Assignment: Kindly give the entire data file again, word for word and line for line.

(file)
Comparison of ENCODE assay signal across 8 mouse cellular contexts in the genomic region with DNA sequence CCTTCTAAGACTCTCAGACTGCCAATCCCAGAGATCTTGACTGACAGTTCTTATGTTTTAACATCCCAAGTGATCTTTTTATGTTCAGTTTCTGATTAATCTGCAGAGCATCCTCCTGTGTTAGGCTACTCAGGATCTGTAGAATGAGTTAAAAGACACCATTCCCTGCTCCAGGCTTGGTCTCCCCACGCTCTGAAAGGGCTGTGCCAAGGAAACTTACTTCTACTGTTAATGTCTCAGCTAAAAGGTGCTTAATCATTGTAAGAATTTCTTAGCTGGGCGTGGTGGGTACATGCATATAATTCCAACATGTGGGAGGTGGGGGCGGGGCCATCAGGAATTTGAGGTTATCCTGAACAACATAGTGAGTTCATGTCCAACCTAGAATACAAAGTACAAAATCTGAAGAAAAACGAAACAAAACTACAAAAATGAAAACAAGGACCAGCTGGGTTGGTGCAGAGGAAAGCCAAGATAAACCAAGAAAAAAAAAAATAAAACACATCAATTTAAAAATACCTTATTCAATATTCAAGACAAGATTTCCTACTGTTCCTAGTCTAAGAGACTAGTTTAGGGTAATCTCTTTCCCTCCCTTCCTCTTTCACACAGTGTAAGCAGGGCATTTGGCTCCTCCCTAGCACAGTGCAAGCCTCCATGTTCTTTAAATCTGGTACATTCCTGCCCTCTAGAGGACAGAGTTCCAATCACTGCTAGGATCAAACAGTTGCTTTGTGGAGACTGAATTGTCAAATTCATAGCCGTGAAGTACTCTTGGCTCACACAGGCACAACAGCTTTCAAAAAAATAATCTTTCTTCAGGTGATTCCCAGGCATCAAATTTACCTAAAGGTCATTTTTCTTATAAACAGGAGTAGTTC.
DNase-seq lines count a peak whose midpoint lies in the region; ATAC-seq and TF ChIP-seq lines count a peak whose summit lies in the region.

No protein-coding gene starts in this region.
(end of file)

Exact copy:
Comparison of ENCODE assay signal across 8 mouse cellular contexts in the genomic region with DNA sequence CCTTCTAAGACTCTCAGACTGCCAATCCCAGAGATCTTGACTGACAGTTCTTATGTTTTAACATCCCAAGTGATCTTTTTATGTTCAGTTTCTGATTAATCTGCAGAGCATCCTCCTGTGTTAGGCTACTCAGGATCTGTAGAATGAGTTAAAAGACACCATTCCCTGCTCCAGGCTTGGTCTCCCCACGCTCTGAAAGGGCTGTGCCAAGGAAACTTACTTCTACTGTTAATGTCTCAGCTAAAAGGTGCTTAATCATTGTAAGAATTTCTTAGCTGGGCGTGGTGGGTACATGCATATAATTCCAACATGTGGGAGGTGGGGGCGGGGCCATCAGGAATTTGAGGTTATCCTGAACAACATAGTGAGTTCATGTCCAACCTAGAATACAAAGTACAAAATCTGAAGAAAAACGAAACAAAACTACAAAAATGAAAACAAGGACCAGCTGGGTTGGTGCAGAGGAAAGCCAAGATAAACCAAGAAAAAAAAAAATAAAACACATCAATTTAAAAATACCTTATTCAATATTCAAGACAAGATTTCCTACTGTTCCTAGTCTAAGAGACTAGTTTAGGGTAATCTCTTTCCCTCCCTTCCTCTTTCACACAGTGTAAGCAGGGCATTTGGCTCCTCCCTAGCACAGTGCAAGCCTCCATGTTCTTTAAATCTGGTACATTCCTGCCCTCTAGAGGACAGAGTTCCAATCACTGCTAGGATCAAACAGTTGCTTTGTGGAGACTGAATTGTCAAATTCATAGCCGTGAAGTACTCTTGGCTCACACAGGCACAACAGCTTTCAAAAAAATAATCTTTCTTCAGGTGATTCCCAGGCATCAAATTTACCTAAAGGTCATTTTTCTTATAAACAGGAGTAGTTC.
DNase-seq lines count a peak whose midpoint lies in the region; ATAC-seq and TF ChIP-seq lines count a peak whose summit lies in the region.

No protein-coding gene starts in this region.